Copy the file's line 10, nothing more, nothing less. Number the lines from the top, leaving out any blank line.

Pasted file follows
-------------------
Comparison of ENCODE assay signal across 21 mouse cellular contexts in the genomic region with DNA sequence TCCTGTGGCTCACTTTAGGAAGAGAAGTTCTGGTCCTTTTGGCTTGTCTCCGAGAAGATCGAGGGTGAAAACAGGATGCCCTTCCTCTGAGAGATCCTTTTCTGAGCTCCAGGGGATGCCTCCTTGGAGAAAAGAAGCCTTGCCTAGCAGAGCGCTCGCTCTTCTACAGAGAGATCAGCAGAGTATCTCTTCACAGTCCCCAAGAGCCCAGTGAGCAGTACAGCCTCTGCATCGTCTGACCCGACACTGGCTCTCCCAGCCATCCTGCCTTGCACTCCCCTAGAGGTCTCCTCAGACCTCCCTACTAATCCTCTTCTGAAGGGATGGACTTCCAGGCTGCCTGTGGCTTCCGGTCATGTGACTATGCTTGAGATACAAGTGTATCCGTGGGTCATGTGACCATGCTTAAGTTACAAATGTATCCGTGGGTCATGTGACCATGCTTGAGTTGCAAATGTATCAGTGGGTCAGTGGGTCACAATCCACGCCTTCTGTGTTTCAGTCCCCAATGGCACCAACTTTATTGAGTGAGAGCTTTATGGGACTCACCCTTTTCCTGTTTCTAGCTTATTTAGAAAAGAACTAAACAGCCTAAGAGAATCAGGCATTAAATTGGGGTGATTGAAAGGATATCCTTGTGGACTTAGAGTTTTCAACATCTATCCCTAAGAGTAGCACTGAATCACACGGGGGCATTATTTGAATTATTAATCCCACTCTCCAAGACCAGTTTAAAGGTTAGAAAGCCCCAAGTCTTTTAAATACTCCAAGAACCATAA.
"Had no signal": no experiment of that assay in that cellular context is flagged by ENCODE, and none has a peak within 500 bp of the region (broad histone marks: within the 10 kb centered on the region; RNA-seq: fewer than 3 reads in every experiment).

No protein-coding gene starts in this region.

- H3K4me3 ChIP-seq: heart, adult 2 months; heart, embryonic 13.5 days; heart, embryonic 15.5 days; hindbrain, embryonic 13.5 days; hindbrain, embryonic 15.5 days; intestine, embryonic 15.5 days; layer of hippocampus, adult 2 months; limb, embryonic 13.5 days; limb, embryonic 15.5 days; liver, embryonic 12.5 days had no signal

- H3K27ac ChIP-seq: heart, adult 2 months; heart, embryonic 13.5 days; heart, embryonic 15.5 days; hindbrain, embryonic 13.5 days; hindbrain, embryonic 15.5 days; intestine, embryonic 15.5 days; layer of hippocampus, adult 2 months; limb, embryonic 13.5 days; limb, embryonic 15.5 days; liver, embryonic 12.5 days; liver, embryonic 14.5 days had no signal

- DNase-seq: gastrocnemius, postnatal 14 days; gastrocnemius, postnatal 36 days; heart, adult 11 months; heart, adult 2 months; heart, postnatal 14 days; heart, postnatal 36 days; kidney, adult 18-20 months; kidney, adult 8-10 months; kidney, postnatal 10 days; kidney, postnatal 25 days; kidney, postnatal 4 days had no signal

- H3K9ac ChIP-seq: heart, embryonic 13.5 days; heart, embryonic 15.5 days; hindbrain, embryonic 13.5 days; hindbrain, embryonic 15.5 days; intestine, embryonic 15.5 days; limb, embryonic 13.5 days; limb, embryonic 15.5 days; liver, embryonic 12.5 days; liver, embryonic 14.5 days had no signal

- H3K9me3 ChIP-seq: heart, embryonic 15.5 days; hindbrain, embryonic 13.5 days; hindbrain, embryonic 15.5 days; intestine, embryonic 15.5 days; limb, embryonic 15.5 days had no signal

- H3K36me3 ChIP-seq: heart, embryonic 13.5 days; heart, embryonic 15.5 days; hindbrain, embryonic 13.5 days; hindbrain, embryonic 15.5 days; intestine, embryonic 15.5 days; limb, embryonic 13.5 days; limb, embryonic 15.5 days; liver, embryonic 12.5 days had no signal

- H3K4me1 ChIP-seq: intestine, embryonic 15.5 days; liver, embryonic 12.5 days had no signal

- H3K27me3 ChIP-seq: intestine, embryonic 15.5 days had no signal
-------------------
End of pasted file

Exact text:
- H3K4me1 ChIP-seq: intestine, embryonic 15.5 days; liver, embryonic 12.5 days had no signal